The study of social resource allocation (SORA) based on the Adam Smith and David Hume.View our posts Theory of Moral Sentiments Wealth of Nations
"Nothing can be more absurd than this doctrine of the balance of trade [modern equilibrium]. This doctrine supposes that when two places trade with one another, neither of them loses or gains if the balance be even. But if it leans in any degree to one side, that one of them loses and the other gains, in proportion to its declension from the exact equilibrium. Both suppositions are false. A trade which is naturally carried on between any two places is always advantageous, though not always equally so, to both. It is always the people’s interest to buy whatever they want the cheapest. This proposition is so very manifest that it is ridiculous to take any pains to prove it. It could never have been questioned had not the sophistry of merchants and manufacturers confounded the common sense of mankind."
Economics is based on Physics as proven by the extensive use of Calculus and the removal of Moral Philosophy during the mid-19th century. Prior to that, Economics was called the Political Economy which was largely based on law, morals, and not math.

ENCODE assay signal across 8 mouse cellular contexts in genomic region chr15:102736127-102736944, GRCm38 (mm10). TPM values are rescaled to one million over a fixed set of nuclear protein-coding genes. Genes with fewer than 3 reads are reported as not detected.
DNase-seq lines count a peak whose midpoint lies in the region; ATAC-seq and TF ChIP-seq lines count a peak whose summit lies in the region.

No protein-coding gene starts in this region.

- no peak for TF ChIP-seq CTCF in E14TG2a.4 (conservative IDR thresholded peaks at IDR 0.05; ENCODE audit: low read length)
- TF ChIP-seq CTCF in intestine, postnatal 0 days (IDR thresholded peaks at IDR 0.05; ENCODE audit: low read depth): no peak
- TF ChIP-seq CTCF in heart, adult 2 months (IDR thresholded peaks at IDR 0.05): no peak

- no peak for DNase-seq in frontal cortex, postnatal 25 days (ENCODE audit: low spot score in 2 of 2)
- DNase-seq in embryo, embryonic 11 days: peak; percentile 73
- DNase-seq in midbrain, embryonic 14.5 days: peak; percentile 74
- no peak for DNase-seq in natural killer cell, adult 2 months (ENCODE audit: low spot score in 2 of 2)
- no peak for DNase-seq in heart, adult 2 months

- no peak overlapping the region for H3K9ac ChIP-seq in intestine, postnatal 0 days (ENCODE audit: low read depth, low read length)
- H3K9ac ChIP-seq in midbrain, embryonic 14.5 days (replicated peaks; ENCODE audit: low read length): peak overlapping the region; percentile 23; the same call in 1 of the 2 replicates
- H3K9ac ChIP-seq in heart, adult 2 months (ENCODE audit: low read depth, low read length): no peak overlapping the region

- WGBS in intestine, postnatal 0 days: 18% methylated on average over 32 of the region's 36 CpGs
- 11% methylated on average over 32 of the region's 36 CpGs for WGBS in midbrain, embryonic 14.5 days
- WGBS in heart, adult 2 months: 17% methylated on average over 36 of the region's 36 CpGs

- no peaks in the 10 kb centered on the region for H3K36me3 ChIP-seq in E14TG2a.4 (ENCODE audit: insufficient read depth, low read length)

Economics was created by Paul Samuelson from MIT which is a physics school. In contrast, David Hume and Adam Smith came from University of Edinburgh and Glasgow which had a balance of arts and engineering.
Economics sees things in purely objective monetary terms and has no way to measure abstract things like goodwill, psychological benefit, and human suffering. SORAnomics is based on metaphysics and can measure abstract patterns in order to add a moral valuation system to encourage people to end hunger and environmental destruction.
Economics prioritizes growth over sustainability, willing to destroy the planet for the sake of money and GDP.
Find out how SORAnomics turns the economy into a dharmic system that allows everyone to achieve their goals in life.
Know the cycles of revenue in order to keep wages stable and avoid budget deficits and recessions.
Find out how Purchasing Power replaces GDP as a measure of a society's wealth, without needing any new arbitrary index.